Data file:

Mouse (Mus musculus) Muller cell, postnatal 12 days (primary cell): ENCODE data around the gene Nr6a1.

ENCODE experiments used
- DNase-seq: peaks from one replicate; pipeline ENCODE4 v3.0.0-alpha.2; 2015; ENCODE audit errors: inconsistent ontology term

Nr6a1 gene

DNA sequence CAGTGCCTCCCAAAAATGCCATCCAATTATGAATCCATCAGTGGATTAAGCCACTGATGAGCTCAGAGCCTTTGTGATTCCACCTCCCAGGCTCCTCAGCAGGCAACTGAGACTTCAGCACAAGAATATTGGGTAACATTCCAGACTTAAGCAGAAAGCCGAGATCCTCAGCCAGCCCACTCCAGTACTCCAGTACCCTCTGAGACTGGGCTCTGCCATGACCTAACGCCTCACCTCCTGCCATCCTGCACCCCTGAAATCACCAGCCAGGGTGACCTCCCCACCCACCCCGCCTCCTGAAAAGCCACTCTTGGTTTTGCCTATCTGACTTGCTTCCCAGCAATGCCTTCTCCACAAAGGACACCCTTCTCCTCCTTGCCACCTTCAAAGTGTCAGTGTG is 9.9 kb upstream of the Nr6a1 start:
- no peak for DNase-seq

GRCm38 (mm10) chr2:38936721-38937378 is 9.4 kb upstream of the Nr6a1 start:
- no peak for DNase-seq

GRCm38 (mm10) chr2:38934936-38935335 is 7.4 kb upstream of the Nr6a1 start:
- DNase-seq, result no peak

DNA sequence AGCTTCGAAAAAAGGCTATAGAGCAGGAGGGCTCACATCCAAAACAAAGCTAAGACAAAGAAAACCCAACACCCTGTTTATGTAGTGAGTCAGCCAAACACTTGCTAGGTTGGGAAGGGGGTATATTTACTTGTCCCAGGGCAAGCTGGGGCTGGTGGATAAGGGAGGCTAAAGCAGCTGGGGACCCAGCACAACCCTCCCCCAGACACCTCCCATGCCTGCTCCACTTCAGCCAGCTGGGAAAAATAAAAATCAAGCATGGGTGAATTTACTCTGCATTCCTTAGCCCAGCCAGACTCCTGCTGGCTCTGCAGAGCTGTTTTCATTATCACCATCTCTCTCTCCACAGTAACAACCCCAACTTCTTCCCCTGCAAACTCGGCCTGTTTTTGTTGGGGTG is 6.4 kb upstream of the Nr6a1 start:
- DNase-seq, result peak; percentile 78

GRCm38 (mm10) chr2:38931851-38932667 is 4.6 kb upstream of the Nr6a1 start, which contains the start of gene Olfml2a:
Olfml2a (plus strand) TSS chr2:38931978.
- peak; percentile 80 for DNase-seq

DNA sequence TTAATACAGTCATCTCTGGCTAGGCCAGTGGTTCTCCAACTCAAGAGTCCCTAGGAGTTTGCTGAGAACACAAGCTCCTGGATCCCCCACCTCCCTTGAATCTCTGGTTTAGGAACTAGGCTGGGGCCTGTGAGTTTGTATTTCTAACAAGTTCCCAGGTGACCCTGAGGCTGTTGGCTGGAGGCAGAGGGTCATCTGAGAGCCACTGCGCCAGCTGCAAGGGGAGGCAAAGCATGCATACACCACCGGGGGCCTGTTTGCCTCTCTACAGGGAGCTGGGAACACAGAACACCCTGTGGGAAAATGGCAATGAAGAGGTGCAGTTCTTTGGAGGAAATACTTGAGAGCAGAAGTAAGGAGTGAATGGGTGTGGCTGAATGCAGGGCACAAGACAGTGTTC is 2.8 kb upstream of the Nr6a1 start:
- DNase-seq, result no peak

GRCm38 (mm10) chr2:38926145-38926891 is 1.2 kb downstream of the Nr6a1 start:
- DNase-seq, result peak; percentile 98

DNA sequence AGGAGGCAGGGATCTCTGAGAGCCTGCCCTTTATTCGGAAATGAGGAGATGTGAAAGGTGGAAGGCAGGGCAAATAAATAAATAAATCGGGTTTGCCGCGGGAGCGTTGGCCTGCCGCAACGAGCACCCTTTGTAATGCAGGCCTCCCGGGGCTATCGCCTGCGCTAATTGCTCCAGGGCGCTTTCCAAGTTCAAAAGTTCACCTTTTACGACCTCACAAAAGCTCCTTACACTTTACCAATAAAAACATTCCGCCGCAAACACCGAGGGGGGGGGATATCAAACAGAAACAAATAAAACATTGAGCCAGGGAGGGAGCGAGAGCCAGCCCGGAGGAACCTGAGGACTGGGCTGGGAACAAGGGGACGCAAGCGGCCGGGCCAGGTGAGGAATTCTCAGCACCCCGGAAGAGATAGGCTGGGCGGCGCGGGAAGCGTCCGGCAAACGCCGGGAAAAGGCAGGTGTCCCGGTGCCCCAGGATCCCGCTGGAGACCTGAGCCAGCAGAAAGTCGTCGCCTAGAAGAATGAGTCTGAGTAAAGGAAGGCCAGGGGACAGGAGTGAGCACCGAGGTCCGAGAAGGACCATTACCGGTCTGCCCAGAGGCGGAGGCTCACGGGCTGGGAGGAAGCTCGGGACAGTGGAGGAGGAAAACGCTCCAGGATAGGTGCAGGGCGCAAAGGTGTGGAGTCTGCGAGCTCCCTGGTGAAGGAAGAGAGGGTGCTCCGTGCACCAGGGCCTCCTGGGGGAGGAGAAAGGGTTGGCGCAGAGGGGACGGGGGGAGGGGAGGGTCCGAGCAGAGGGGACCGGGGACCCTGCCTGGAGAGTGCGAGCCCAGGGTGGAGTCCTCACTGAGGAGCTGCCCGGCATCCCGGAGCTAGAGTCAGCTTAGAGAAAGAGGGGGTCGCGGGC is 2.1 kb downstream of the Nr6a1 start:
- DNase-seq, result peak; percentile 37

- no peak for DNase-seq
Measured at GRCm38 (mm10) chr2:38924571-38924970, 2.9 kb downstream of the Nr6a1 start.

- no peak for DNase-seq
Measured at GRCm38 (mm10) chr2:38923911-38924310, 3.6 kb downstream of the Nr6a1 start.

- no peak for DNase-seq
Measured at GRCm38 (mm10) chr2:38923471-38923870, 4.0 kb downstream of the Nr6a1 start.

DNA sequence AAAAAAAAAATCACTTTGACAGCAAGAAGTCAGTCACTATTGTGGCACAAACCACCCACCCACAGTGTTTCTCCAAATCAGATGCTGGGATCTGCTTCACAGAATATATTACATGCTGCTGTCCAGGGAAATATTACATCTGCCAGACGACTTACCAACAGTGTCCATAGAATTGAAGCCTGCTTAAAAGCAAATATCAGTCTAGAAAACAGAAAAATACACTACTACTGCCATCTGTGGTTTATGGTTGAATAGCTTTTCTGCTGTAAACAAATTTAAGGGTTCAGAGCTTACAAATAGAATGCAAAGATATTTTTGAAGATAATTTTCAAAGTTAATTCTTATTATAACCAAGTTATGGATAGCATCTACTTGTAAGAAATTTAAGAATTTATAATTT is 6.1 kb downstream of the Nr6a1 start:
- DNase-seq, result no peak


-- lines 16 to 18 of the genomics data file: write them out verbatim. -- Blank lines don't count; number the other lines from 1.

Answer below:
DNA sequence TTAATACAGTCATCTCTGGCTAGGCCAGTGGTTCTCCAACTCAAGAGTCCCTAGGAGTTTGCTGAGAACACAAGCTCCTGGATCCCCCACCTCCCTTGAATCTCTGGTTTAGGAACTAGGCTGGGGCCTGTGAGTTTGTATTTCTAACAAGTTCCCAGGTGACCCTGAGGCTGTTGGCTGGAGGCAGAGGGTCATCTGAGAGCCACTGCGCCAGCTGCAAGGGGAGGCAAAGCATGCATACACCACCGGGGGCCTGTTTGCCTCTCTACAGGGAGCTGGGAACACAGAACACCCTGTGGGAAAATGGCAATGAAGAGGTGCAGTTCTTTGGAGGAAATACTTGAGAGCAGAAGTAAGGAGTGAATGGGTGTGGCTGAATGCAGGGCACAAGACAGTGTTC is 2.8 kb upstream of the Nr6a1 start:
- DNase-seq, result no peak

GRCm38 (mm10) chr2:38926145-38926891 is 1.2 kb downstream of the Nr6a1 start: